I’m going to take a leap and suggest that if you are reading this you’ve either lived through a big bang, know someone that got fired over a big bang, don’t want to be fired over a big bang or at least read something in the media about a big bang switch out that went wrong.

 

What is a Big Bang IT Switch Out

For the un-inducted, the Big Bang approach is where you retire an operational IT system and replace it with a new one in a single manoeuvre. You finish work on Friday using the good old boy that’s been your partner for some time and then you arrive on Monday to a bright shiny new thing, that says No a lot, but smiles whilst doing it.

You don’t have to look too far back to find some chin dropping examples of this “pain has no memory” business practice. In the last 12 months I can think of 3 in the UK alone, British Airways stranding tens of thousands of passengers worldwide, having switched to a seemingly robust but thoroughly untested 3rd party IT provider, KFC having to close all their UK outlets as a result of switching from Bidvest to DHL, TSB denying their customers access to their banking accounts as a result of switching from the Lloyds banking platform to the Sabadell system.

 

High Risk + Big Bang = Fail

In this article, I’m going to focus on why Big Bangs go wrong, rather than why organisations need to change, adapt or modernise their incumbent systems, for which there are varied and often valid business critical reasons for introducing the scary change monster into the house.

Most IT strategies talk about reducing TCO and commoditizing the technical and human resources needed to develop and run systems. So for most organisations when that technology change decision is accepted the guys in the boardroom expect that costs will go down. They think purely in terms of the cost of the licensing, hardware and people to support it and how much they will save if that changed for something with a lower commodity price ticket.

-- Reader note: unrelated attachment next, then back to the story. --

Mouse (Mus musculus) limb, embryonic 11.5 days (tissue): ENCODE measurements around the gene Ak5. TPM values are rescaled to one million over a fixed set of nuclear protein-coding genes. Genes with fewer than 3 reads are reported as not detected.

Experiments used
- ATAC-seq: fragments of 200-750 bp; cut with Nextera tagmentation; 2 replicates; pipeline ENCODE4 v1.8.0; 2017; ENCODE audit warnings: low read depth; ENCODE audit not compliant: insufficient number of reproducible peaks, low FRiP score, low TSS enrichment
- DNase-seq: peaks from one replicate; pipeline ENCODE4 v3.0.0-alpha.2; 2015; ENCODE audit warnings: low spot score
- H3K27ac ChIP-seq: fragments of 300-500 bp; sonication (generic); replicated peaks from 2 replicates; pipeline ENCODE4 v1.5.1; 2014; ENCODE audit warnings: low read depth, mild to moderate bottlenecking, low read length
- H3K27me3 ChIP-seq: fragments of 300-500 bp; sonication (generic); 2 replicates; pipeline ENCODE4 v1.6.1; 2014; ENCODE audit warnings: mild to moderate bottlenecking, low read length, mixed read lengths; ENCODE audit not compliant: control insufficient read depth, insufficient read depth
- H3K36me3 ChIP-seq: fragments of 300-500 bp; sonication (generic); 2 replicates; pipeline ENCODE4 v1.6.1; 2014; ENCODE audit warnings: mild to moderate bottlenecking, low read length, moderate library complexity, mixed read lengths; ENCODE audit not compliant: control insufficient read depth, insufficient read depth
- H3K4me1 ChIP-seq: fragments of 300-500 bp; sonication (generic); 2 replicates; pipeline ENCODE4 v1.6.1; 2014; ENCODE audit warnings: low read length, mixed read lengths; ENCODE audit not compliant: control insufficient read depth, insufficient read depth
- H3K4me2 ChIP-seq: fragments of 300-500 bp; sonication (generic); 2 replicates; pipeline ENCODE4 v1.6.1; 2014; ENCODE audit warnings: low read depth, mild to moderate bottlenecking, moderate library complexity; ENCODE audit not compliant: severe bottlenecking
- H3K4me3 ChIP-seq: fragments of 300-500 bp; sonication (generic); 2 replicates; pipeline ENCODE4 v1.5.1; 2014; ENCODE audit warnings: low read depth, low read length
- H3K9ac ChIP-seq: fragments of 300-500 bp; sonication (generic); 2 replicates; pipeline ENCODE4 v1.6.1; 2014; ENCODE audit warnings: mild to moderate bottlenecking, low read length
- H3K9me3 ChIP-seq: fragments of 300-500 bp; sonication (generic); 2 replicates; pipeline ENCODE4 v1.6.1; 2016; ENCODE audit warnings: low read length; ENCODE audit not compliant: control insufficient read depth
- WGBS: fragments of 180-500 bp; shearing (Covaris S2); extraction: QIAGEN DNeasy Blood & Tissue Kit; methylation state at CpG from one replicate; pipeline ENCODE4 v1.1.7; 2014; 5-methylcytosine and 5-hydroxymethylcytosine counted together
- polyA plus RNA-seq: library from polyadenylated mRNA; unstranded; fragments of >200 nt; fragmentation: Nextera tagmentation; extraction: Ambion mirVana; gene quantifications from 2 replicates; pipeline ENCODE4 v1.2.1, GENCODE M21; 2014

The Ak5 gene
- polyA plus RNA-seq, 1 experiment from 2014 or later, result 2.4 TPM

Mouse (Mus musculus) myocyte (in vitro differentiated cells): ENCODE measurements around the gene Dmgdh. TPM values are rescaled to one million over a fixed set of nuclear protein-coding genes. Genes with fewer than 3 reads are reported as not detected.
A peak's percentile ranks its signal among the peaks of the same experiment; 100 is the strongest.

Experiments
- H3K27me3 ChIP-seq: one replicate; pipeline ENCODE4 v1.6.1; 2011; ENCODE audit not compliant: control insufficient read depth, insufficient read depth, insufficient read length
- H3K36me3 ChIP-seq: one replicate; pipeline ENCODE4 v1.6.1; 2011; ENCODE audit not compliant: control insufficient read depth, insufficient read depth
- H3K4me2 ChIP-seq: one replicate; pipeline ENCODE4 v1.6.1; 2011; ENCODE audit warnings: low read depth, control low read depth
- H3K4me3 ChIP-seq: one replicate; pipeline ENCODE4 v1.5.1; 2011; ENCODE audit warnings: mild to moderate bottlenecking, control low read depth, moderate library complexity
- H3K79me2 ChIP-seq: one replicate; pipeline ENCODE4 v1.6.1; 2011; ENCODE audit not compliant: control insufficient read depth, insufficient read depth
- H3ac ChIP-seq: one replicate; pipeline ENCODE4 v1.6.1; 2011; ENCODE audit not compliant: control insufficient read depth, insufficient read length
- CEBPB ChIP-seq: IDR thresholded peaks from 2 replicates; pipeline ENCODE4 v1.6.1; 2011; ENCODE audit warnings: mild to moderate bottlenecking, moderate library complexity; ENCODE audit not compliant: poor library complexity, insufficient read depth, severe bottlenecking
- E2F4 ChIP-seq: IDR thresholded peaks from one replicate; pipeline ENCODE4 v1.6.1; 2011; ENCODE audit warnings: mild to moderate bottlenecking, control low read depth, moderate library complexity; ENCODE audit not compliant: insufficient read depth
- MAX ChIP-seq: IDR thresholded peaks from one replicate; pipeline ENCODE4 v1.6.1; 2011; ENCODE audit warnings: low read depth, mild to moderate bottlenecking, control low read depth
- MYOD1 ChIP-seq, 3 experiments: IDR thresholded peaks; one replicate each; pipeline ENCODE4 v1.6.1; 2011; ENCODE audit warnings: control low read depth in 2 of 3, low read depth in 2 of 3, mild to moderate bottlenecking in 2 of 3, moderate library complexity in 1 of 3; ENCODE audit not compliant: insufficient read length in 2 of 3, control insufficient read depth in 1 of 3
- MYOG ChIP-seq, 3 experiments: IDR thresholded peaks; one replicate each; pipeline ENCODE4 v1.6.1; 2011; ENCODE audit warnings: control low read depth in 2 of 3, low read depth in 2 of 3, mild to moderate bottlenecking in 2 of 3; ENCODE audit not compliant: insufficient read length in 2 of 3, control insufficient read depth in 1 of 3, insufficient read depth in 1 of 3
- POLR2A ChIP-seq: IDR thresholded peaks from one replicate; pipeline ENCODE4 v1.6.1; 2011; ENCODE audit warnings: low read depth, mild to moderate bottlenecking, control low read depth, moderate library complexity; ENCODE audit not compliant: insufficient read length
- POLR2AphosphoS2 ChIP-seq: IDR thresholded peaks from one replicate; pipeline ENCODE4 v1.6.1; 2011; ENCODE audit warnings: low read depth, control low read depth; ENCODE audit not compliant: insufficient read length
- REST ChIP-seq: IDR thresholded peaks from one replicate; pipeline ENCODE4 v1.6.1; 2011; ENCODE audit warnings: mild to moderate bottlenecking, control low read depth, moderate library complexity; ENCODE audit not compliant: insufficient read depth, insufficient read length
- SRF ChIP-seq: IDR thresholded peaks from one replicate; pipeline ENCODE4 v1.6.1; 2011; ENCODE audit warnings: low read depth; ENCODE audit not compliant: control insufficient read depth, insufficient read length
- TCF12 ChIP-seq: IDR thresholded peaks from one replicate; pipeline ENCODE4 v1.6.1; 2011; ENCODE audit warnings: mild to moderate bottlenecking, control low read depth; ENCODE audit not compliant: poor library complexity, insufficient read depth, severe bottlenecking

There is, in fact, a clinical syndrome called New Shiny Vendor Syndrome (NSVS), which is basically what happens when a new vendor wows the board with some headlines about a bright sunny future with light speed enterprise, lottery wins and lifestyle business. Anyone that’s been through this will know it has a powerful LSD type effect with an instantly addictive quality that can spread like an airborne pathogen throughout the lofty regions of an organisation.

The investment in the existing system at that point is seen as dead money, a decision that no more money will be spent on the old iron is quickly accepted and a warm fuzzy feeling about a brighter future is embraced at break-neck speed, whilst backs are slapped and champagne glasses clink at this new and amazing business epiphany.

 

The True Cost of Change

In those heady moments of expectation and anticipation as to the effects of new IT panacea, the true cost of change is not really considered. There is an urgency to get to the future as quickly as possible so some best practices are often passed over for want of the new life changing supersonic screwdriver.

Anyone that reads the news will quickly understand that the cost of change should be more heavily weighted in the cost of getting it wrong than in the immediate cost benefits of the new technology. A change that goes wrong can damage brands irrevocably, after an avoidable service failure that strands clients in foreign lands or leaves them without their money, as sure as Sunday customers will leave your business and seek less risky shores for future ventures.

A systemic failure that creates an enterprise “All Stop”, closing stores and more importantly stopping tills can hit the bottom line in a flash. This not only impacts balance sheets instantly but also forces would be customers to seek other sources of service, possibly stealing them elsewhere forevermore.